Aaron Elkins’ Gideon Oliver Series

Aaron_ElkinsAbout the author:

Born: Brooklyn, NY July 24, 1935

EducationB.A. –Hunter College, New York, NY

M.A. Anthropology–University of Arizona, Tucson, AZ

Ph.D Anthropology-University of Wisconsin, Madison, WI

Ed.D –University of California, Berkeley

Website: www.aaronelkins.com

Thriller Sub-genre: Forensic Thriller

Publisher: Berkley Books

Future of the series: Even at the age of 80, it appears that Elkins has not retired as he is still actively writing along side his wife Charlotte Elkins.  Elkins released the latest Gideon Oliver novel on 2/16/16 entitled Switcheroo.

Review of the latest in the series – Switcheroo      

The Simon Review

Aaron Elkins’ Gideon Oliver series had been around for over a decade before Patricia Cornwell wrote her first forensic thriller, Postmortem.  So how come his novels are not topping off the New York Times best seller list or having the same celebrity status as Cornwell?  I have a couple of theories on this.  For one, Elkins first novel in the series, The Fellowship of Fear, is actually not very good.  It was written as a cold war action thriller with the typical cloak and dagger/spy scenario which for that time era would normally be great, but it wasn’t right for the character Gideon Oliver.  Gideon Oliver, like Elkins, is a physical anthropologist and Elkins portrayal of him in the first novel just didn’t seem right.  Oliver had a number of action scenes that involved fist fighting and one love scene that just seemed totally awkward.  Fortunately, Elkins seemed to figure that out, because the second novel, The Dark Place was a huge improvement.  For in that novel, Oliver meets his future wife Julie, who becomes his voice of reason throughout the rest of the series and also shows more of his talent as a physical anthropologist which would eventually get him labeled as the “skeleton detective”.

Elkins’ novels are closer to a mystery than a ‘sitting on the edge of your seat’ thriller and the violence and gore is considerably more subdued in comparison to many thrillers, which is not a bad thing at all, but it may not attract the larger audience that Cornwell gets.  Gideon Oliver is a very likable character with a nerdy sense of humor and has the extreme curiosity that one would expect from a physical anthropologist.  Luckily for us forensic thriller groupies, Elkins is still writing with his latest novel, Switcheroo, that came out in 2016.  I hope Elkins continues the series because I am sure looking forward to the next novel.  The fact that Elkins finds exotic places to set the scene, as well has his tremendous insight into forensic anthropology, this series proves to be a good if not great read.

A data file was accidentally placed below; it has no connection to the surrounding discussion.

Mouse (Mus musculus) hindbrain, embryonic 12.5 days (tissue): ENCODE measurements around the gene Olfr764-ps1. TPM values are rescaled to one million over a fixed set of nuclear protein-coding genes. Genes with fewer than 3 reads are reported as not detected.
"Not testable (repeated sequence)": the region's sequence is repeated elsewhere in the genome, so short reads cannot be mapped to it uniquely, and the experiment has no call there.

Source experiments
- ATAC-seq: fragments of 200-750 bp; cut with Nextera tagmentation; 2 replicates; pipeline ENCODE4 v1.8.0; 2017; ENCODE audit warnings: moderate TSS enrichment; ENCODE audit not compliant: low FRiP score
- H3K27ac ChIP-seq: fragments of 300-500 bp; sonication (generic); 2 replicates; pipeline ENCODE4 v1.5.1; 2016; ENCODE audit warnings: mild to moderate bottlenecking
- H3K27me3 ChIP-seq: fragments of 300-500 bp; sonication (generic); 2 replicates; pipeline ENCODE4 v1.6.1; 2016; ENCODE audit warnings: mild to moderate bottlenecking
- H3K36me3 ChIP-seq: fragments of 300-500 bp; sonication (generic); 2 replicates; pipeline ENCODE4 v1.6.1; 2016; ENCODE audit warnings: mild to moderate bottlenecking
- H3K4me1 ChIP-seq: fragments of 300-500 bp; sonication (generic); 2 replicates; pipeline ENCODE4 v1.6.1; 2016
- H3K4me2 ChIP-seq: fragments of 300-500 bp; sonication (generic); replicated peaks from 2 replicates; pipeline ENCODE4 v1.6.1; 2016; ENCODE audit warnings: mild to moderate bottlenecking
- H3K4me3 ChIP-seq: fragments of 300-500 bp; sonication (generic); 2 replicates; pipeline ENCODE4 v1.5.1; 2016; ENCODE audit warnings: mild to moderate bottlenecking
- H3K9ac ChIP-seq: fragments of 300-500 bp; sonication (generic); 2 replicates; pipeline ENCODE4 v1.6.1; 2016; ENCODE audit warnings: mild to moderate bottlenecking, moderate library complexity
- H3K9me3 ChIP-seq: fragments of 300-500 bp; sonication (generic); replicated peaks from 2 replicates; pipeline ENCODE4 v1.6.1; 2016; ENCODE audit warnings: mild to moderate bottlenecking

Though this series should probably be read in order, it is better than many series if you want to read some of the novels as standalones.

Simon’s pick:

Most Favorite Novel in the Series- Curses!, because I enjoyed the chemistry brewing between Gideon Oliver and the investigating officer, Javier Marmolejo (who also makes an appearance later in Skullduggery).

Least Favorite Novel in the Series- Fellowship of Fear, because it is Elkins first Gideon Oliver novel which was difficult to follow and just wasn’t the right setting for Gideon Oliver.

What about the science?-  Like Kathy Reichs, Elkins is a highly trained physical anthropologist, so the science is sound.  The science is in the area of skeletal anatomy.

The Gideon Oliver Technical Word in Review- Brachycephalic– usually defined as “short-headed” or sometimes flat-headed.  For example, Pugs are considered to be a brachycephalic dog.

“Um whom?” Harvey chewed on the corner of his lip, wiped sweat from under his collar with a handkerchief, and timidly took the skull, being careful to cradle it in his palms in the approved manner.  No fingers in the eye sockets.  “There are a lot of things interesting, really”, he said, buying time.  “It’s on the small size, and definitely brachycephalic,  although not as much as the cranial deformation makes it look.”  He darted a look at Gideon to see if he was on the right track and received a noncommittal nod.  The he glided his stubby, nail-chewed fingers lightly over the surface as Gideon had taught him to do.  “The, uh, superior and inferior nuchal crest are poorly developed, and the temporal lines…”-Curses!

Books in the Series by Order:

Vote for your favorite Forensic Thriller on the Forensic Fiction List on Goodreads Listopia.

Goodreads Forensic Fiction Best List

Most Favorite in the series: Unnatural Selection with a score of 4.01

Least Favorite in the series: Dying on the Vine with a score of 3.66

Based on overall ratings from Goodreads, Library Thing and Amazon (US & UK)

Fellowship_of_Fear#1-Fellowship of Fear- 1982            

Listed #56 out of 121 on Goodreads Forensic Fiction Book List

First Line:

They were obviously professionals.